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November 16, 2009

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Weather fails to dampen Obama's glee

BARACK Obama arrived in Shanghai about 11:10 last night, the first time he has visited China since being elected United States president.

Obama's Air Force One aircraft landed at Pudong International Airport in cold weather and heavy rain.

He gave a broad smile and waved at the crowd when he stepped from the plane.

After he descended the steps, he received a bunch of flowers from a young Shanghai girl and positively beamed as he accepted them.

US Secretary of State Hillary Clinton, Permanent Representative to the United Nations Susan Rice and National Security Adviser James Jones also arrived in Shanghai last night.

Obama will meet top city officials this morning.

In the afternoon he will talk with young Chinese people at the Shanghai Science and Technology Museum where he will answer a number of questions out of more than 3,200 put forward by Chinese Internet users.

This event will be televised and broadcast live online.

He will then fly to Beijing to continue his four-day China visit.

Obama is on a nine-day tour of Asia, which started on Friday with a leg in Japan, followed by his participation in the two-day Asia-Pacific Economic Cooperation summit in Singapore.

In an Asian policy speech Obama delivered in Tokyo on Saturday, he said a strong and prosperous China can be a source of strength for all nations and the US did not want to "contain China."

Shen Dingli, executive dean of the Institute of International Studies at Fudan University, said people had high expectations over Obama's visit to China.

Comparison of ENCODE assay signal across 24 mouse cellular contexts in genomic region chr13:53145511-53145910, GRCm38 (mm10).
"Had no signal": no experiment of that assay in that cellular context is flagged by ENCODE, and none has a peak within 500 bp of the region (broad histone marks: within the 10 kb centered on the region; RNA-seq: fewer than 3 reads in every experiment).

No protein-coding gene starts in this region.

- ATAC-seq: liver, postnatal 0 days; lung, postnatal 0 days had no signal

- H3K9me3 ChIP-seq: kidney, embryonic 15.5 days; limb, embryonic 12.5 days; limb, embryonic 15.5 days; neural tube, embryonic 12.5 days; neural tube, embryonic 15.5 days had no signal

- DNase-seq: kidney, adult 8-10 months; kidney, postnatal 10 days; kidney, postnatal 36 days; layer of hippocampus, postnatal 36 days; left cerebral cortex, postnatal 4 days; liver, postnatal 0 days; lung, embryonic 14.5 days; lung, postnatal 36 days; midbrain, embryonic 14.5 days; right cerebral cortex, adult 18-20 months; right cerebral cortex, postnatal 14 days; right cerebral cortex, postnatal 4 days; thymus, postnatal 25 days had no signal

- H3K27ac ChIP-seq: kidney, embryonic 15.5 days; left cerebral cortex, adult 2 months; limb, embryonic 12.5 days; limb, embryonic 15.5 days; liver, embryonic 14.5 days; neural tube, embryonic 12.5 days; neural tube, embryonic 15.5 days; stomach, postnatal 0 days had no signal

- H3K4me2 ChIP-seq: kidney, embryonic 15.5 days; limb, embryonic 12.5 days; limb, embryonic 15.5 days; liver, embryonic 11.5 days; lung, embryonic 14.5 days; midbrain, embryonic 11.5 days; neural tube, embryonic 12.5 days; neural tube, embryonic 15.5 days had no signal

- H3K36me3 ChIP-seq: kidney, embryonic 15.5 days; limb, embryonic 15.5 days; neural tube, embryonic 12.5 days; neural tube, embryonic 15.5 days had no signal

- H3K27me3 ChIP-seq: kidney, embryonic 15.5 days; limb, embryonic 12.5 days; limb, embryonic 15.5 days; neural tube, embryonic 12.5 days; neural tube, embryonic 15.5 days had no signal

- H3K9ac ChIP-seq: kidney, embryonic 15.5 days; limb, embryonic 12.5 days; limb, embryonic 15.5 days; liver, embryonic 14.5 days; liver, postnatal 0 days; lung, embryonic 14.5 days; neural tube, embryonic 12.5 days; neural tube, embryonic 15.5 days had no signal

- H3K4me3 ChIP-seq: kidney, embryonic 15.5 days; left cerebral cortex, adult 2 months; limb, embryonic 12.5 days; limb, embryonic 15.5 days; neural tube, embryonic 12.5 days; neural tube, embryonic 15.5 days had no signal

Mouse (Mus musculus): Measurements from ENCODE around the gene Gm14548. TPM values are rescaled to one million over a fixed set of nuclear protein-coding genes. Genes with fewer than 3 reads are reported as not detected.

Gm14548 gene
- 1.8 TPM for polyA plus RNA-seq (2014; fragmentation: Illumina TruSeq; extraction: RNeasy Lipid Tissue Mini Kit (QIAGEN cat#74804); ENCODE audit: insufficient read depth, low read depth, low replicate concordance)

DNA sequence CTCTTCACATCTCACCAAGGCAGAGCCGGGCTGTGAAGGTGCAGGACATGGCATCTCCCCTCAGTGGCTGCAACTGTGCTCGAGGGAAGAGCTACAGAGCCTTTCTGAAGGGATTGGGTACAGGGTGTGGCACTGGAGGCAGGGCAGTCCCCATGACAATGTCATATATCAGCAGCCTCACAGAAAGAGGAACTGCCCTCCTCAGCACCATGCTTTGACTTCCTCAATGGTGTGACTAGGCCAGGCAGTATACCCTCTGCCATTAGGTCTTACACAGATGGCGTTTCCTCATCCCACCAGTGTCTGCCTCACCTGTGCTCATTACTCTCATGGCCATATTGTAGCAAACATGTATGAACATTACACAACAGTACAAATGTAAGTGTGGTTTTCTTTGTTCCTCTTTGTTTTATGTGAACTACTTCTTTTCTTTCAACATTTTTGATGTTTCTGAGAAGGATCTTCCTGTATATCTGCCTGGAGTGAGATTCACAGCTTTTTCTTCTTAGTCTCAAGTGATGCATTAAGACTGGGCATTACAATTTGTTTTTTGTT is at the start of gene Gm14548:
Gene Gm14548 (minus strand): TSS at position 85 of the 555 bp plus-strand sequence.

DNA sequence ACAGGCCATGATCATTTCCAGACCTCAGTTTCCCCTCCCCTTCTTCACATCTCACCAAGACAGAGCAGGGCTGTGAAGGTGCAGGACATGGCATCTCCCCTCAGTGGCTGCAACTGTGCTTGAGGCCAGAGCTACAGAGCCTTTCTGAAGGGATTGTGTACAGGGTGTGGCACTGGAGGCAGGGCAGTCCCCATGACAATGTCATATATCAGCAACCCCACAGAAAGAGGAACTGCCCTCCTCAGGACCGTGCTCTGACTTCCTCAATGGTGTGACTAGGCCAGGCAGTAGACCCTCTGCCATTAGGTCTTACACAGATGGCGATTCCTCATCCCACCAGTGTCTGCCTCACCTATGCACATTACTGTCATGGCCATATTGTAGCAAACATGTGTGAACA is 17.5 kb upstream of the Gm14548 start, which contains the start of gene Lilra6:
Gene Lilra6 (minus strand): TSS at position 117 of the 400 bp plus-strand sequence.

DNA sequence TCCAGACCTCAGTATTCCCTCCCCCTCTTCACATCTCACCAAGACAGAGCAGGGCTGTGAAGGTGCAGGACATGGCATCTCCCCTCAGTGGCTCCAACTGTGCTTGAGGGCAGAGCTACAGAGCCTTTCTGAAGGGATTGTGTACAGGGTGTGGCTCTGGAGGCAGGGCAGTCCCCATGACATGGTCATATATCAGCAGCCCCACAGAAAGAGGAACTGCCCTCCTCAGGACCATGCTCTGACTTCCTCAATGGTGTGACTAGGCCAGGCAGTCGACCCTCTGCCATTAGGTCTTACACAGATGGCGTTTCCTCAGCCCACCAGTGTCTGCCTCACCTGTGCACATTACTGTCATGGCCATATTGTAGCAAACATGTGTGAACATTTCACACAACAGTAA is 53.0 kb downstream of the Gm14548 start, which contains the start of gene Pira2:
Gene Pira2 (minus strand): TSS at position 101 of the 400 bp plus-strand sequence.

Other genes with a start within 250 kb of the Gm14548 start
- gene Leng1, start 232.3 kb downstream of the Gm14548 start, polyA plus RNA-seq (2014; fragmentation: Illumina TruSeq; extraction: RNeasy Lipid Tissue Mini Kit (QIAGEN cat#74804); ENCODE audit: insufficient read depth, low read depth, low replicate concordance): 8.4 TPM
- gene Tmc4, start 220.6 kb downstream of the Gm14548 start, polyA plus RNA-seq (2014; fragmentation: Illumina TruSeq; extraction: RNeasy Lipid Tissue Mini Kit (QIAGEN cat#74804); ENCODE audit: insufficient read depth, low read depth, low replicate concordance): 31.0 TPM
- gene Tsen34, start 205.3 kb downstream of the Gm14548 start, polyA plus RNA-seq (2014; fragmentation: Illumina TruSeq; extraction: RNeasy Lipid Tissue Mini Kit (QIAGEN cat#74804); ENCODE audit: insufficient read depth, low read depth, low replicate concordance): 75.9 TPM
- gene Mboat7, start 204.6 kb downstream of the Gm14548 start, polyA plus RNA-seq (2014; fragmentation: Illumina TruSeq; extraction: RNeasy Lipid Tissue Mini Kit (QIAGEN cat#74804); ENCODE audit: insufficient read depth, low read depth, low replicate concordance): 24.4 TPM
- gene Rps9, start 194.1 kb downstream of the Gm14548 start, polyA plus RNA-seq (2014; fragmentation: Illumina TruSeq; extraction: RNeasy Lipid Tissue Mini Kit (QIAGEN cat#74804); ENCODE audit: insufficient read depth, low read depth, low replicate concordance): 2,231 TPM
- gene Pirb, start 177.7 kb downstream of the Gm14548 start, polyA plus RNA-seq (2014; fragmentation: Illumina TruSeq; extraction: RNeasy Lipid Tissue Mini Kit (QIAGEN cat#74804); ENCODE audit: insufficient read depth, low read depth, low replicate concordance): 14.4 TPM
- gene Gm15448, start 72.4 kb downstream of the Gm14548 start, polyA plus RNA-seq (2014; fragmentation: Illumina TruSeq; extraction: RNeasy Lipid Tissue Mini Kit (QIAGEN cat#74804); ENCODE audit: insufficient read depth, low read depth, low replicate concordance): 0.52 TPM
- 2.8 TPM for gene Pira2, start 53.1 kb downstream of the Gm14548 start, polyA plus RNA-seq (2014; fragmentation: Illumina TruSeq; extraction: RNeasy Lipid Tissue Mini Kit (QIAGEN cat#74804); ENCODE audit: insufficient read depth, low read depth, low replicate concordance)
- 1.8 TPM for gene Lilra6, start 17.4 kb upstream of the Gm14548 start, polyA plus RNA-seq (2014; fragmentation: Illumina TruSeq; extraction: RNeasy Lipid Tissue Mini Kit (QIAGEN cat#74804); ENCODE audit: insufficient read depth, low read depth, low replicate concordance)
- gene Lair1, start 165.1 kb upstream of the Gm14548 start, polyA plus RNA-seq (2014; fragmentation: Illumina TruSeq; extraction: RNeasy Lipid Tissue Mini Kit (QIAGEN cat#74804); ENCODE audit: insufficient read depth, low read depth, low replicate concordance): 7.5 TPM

"We hope President Obama will form a deeper understanding of China with this trip," Shen said.

"It is important for him to see the hardship China bears to stimulate development, its relentless efforts to improve people's livelihood and its earnest determination to cooperate with other countries to solve global problems.

"China, which is working hard to make a contribution to world stability, hopes to win respect and support from President Obama."

Global climate change, trade disputes, currency policy, and the North Korean nuclear issue are reported to be among the topics that Obama will discuss with President Hu Jintao and other Chinese leaders.

In the view of Patrick Mendis, a former American diplomat and a visiting scholar in foreign policy at the Johns Hopkins School of Advanced International Studies in Washington, growing bilateral business is an ultimate way to boost cooperation and trust.

"Increasing global trade and promoting business opportunities for American products, investments, services and ideas is a complicated gambit in the least pronounced doctrine of President Barack Obama," Mendis said.

"His trademark policy of advancing 'change' is ... designed to revitalize the economic foundation in the US, and to extend its strength to the growth and development of China and other countries."


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